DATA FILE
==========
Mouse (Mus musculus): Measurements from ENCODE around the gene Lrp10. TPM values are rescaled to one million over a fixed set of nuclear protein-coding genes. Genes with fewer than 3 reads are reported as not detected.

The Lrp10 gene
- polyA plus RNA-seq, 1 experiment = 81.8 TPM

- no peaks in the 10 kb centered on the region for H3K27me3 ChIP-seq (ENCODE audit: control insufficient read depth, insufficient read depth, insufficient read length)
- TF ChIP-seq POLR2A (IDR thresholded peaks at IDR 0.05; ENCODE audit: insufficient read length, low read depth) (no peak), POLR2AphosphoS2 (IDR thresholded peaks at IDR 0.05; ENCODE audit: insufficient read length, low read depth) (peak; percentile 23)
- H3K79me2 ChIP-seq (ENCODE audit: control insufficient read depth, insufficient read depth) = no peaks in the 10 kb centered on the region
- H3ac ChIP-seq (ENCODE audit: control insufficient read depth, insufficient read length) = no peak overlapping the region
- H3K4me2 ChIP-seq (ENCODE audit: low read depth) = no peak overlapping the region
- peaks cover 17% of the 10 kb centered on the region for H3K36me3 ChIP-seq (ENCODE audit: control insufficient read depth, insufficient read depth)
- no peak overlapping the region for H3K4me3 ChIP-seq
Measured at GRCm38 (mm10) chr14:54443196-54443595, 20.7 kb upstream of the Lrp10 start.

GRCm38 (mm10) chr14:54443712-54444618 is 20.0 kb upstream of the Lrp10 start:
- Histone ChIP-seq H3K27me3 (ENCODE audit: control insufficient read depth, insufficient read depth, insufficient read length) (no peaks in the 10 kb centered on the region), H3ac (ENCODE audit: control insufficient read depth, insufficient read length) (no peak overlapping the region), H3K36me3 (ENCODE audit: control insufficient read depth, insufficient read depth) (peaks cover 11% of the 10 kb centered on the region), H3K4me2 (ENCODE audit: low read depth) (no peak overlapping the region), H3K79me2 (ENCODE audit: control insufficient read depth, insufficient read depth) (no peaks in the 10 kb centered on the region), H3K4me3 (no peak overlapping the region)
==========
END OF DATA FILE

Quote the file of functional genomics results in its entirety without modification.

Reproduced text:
Mouse (Mus musculus): Measurements from ENCODE around the gene Lrp10. TPM values are rescaled to one million over a fixed set of nuclear protein-coding genes. Genes with fewer than 3 reads are reported as not detected.

The Lrp10 gene
- polyA plus RNA-seq, 1 experiment = 81.8 TPM

- no peaks in the 10 kb centered on the region for H3K27me3 ChIP-seq (ENCODE audit: control insufficient read depth, insufficient read depth, insufficient read length)
- TF ChIP-seq POLR2A (IDR thresholded peaks at IDR 0.05; ENCODE audit: insufficient read length, low read depth) (no peak), POLR2AphosphoS2 (IDR thresholded peaks at IDR 0.05; ENCODE audit: insufficient read length, low read depth) (peak; percentile 23)
- H3K79me2 ChIP-seq (ENCODE audit: control insufficient read depth, insufficient read depth) = no peaks in the 10 kb centered on the region
- H3ac ChIP-seq (ENCODE audit: control insufficient read depth, insufficient read length) = no peak overlapping the region
- H3K4me2 ChIP-seq (ENCODE audit: low read depth) = no peak overlapping the region
- peaks cover 17% of the 10 kb centered on the region for H3K36me3 ChIP-seq (ENCODE audit: control insufficient read depth, insufficient read depth)
- no peak overlapping the region for H3K4me3 ChIP-seq
Measured at GRCm38 (mm10) chr14:54443196-54443595, 20.7 kb upstream of the Lrp10 start.

GRCm38 (mm10) chr14:54443712-54444618 is 20.0 kb upstream of the Lrp10 start:
- Histone ChIP-seq H3K27me3 (ENCODE audit: control insufficient read depth, insufficient read depth, insufficient read length) (no peaks in the 10 kb centered on the region), H3ac (ENCODE audit: control insufficient read depth, insufficient read length) (no peak overlapping the region), H3K36me3 (ENCODE audit: control insufficient read depth, insufficient read depth) (peaks cover 11% of the 10 kb centered on the region), H3K4me2 (ENCODE audit: low read depth) (no peak overlapping the region), H3K79me2 (ENCODE audit: control insufficient read depth, insufficient read depth) (no peaks in the 10 kb centered on the region), H3K4me3 (no peak overlapping the region)